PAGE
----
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he testifies with the ablest criticks of his own and succeeding times. In 1694 they were translated into English, and published; and to that translation was prefixed the Life of Milton by his nephew, Ed+ ward Phillips; at the end of which were added his Sonnets to Fairfax, Cromwell, Vane, and Cyriack Skinner. Of these letters in their original language, from the corrected manuscript, a new edition is much to be desired.
From the Restoration of King Charles the Second to the Death of Milton.
MILTON at the Restoration withdrew, for a time, to a friend's house in Bartholomew-Close. By this precaution he probably escaped the particular prosecution which was at first directed against him. Mr. Warton was told by Mr. Tyers from good authority, that when Milton was under prosecution with Goodwin, his friends, to gain time, made a mock-funeral for him; and that when matters were settled in his favour, and the affair was known, the King laughed heartily at the trick. This circumstance has been also related by an historian lately brought to light; who says that Milton" pretended to be dead, and had a publick funeral procession," and that "the King applauded his policy in escaping the punishment of death, by a seasonable shew of dying." His Iconoclastes and Defensio pro Populo Anglicano were, however, consigned to the most
a See his Second Edition of Milton's Smaller Poems, p. 358. b Cunningham's Hist. of Great Britain, vol. i. p. 14.
publick disgrace. It was the resolution of the Commons, on the 16th of June 1660, that his Majesty should be c humbly moved to call in Milton's two books, and that of John Goodwin, [The Obstructors of Justice, written in justification of the murder of the late King, and order them to be burnt by the common hangman; and that the Attorney-General do proceed against them by indictment or otherwise."
Dr. Johnson thinks that Milton was not very diligently pursued. It is certain that he very successfully concealed himself. The proclamation for apprehending him, and his bold compeer, particularly notices that "the said John Milton and John Goodwin are so fled, or so obscure themselves, that no endeavours used for their apprehension can take effect, whereby they may be brought to legal tryal, and deservedly receive condign punishment for their treasons and offences." Of the proscribed books several copies were committed to the flames on the 27th of August. Within three days after the burning these offensive publications, he found himself relieved, by the Act of Indemnity, from the necessity of concealment. Goodwin was incapacitated, as Dr. Johnson observes, with nineteen more, for any publick trust; but of Milton there was no exception. He was afterwards, however, in the custody of the Serjeant at arms; for on Saturday the 15th of De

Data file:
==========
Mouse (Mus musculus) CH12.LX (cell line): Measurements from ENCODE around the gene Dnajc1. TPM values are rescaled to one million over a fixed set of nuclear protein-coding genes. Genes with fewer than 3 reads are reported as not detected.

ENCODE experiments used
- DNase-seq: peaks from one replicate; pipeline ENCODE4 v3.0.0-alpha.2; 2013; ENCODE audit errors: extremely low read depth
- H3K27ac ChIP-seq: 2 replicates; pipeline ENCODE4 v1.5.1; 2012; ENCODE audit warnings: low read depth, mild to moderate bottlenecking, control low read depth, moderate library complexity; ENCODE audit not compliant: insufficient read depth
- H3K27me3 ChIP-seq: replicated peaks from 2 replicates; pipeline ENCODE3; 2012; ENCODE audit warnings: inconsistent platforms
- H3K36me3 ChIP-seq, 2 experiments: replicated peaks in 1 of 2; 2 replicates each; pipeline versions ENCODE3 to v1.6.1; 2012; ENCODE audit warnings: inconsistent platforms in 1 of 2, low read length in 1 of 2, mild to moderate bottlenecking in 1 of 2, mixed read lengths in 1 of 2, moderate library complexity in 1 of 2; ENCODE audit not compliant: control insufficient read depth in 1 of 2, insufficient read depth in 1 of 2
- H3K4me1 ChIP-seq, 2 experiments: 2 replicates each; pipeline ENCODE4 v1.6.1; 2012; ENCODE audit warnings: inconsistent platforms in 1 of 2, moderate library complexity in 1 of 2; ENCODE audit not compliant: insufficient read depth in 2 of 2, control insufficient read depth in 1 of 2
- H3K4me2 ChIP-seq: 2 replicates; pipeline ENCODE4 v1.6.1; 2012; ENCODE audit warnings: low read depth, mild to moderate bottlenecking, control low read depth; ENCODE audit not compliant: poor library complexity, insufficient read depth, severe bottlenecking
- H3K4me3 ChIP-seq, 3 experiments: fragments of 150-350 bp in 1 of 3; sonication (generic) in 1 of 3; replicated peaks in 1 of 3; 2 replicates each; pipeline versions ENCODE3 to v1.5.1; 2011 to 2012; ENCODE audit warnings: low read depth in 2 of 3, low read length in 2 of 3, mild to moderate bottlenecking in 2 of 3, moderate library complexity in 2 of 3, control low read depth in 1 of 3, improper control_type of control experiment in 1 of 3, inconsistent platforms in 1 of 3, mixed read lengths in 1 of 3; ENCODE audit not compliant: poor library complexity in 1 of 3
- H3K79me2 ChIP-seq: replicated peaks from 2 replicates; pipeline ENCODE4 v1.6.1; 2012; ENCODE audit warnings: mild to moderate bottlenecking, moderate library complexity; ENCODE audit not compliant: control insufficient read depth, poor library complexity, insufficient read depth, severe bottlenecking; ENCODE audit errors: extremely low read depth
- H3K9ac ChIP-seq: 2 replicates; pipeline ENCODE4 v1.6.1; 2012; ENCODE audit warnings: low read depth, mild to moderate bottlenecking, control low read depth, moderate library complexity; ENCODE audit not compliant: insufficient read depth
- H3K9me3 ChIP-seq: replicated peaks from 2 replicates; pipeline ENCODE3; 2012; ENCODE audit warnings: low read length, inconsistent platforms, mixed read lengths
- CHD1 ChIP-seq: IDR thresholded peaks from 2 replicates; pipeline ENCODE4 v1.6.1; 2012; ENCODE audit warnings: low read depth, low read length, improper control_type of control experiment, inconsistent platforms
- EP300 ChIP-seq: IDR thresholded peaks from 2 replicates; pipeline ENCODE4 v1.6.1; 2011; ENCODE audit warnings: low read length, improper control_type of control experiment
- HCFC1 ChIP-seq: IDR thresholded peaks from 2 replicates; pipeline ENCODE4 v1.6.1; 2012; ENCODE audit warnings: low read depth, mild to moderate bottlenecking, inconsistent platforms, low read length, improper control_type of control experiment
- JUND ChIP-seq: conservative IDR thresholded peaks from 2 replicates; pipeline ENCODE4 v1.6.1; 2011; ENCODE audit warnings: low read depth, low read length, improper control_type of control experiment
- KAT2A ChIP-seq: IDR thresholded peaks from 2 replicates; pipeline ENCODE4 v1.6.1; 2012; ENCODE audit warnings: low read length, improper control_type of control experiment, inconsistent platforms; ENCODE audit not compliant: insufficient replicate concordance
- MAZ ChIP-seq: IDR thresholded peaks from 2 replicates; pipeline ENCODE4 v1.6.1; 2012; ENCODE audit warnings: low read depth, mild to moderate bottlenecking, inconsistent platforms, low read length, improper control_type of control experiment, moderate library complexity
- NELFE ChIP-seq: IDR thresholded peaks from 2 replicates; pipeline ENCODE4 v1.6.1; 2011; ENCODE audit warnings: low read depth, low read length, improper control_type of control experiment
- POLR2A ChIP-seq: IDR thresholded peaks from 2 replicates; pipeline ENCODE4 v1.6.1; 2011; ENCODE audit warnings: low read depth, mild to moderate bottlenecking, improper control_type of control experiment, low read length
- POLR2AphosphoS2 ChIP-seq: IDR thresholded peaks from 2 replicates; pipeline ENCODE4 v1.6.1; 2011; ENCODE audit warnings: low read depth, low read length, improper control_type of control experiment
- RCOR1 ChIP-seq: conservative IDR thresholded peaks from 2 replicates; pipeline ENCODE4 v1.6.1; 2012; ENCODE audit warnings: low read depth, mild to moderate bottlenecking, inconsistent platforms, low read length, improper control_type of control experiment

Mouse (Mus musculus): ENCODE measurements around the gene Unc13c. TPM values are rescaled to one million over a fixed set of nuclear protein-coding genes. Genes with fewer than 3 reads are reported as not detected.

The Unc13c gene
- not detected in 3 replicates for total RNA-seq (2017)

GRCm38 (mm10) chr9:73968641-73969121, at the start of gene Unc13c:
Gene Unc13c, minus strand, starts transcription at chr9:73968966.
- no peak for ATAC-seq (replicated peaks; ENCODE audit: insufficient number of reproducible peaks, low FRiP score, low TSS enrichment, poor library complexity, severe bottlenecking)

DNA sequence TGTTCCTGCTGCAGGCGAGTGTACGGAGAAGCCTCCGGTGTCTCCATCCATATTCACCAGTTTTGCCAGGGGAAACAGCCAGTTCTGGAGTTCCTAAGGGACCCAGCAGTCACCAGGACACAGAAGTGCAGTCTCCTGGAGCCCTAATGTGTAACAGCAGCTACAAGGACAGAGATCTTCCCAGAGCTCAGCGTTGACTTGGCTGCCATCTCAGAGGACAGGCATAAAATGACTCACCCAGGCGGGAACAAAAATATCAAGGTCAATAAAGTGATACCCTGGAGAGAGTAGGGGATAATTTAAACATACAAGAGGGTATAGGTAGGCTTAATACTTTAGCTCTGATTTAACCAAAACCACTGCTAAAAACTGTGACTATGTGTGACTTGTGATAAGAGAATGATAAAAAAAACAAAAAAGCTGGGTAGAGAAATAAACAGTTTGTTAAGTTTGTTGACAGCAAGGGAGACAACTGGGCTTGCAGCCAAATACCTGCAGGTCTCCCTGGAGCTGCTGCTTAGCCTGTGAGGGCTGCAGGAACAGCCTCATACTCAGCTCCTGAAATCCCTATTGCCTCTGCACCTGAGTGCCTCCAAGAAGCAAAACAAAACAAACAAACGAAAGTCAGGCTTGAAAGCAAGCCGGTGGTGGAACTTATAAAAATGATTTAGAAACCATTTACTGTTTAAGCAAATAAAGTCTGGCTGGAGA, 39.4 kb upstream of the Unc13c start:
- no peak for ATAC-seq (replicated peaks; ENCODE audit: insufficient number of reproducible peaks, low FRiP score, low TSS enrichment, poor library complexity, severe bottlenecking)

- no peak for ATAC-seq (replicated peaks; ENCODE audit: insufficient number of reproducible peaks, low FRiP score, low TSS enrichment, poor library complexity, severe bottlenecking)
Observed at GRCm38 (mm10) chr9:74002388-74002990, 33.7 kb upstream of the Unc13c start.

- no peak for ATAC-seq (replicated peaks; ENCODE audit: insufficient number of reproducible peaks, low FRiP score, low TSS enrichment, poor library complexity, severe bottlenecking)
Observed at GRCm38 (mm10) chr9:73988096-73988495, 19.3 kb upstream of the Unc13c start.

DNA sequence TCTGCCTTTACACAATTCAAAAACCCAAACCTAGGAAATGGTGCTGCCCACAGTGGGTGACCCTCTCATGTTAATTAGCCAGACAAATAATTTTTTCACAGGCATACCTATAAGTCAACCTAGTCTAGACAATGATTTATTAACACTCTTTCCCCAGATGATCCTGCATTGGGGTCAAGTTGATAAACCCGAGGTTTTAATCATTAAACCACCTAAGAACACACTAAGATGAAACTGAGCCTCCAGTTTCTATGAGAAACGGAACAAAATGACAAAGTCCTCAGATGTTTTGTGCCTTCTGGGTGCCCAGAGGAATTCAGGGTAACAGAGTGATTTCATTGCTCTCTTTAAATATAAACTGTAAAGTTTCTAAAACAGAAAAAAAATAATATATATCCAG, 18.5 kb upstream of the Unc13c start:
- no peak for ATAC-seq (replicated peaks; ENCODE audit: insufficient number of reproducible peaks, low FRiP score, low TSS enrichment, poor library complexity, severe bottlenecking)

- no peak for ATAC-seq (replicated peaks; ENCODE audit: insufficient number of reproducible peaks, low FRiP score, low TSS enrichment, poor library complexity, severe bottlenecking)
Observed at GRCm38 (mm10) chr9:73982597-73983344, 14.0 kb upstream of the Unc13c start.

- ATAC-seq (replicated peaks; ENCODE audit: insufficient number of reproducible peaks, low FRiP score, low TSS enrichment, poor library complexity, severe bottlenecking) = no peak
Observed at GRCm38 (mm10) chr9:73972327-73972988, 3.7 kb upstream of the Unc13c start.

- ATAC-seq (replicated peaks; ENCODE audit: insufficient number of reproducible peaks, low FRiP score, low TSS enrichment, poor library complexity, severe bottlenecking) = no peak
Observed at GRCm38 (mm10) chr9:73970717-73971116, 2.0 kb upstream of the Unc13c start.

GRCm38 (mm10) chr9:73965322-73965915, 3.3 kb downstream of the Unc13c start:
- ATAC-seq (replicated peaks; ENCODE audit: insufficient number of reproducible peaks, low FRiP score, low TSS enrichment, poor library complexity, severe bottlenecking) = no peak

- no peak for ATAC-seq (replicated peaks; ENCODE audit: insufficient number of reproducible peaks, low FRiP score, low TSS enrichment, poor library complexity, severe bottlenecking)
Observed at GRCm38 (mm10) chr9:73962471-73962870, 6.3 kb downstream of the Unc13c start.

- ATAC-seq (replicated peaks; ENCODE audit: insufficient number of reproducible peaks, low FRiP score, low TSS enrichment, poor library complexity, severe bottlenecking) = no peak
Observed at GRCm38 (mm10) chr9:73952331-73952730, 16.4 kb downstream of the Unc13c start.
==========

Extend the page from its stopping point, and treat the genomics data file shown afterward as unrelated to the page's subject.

c Journals of the House of Commons.
See the Proclamation printed at length in Kennet's Register and Chronicle, 1728, p. 189.
cember, 1660, it was ordered, by the House of Commons, "that Mr. Milton, now in custody of the Serjeant at arms, attending this House, be forthwith released, paying his fees." And, on Monday the 17th, "a complaint being made that the Serjeant at arms had demanded excessive fees for the imprisonment of Mr. Milton; it was ordered, that it be referred to the Committee for Privileges to examine this business, and to call Mr. Mead the Serjeant before them, and to determine what is fit to be given to the Serjeant for his fees in this case." Milton is supposed to have had powerful friends both in Council and Parliament; as Secretary Morice, Sir Thomas Clarges, and Andrew Marvell. But the principal instrument in obtaining Milton's pardon is said to have been Sir William Davenant, who, when he was taken prisoner in 1650, had been saved by Milton's interest, and who now, in grateful return for so signal an obligation, interceded for the life of Milton. This story has been related by Richardson upon the authority of Pope, who received it from Betterton, of whom Davenant was the patron. Aubrey, in his manuscript life of Davenant, ascribes his safety, however, without mention of Milton, to two aldermen of York.
Milton, having obtained his pardon, reappeared immediately in his literary character; and published
• Journals of the House of Commons.
'See the Hist. Account of the English Stage, Steevens's Shakspeare, ed. 1793, vol. ii. p. 431.
in 1661 his Accidence commenced Grammar. He had now taken a house in Holborn near Red-Lion Fields; but soon removed to Jewin Street, near Aldersgate. And there he married his third wife, in " the year before the sickness," Aubrey says, which would be in 1664. She was Elizabeth Minshul, of a genteel family in Cheshire. Her father, Sir Edward Minshul," received the honour of knighthood. She was also a relation of Dr. Paget, his particular friend, whom he had requested to recommend a proper consort for him. It may here be observed, that he chose his three wives out of the virgin state. Indeed he tells us that he entirely agreed "h with them who, both in prudence and elegance of spirit, would choose a virgin of mean fortunes, honestly bred, before the wealthiest widow." The very reverse was the fancy of another poet, of no mean fame, Sheffield, duke of Buckinghamshire; who, like Milton, was thrice married, but whose three wives had been all widows! Soon after Milton's last marriage, he is said to have been offered, and to have declined, the employment again of Latin Secretary.
While he lived in Jewin Street too, Ellwood the quaker was recommended to him as a person, who, for the advantage of his conversation, would read to him such Latin books as he thought proper; an em
& Communicated to me by the learned historian of Cheshire, Mr. Ormerod.
h Prose-Works, vol. i. p. 191, ed. 1698.
See the note 'on the Nuncupative Will of Milton.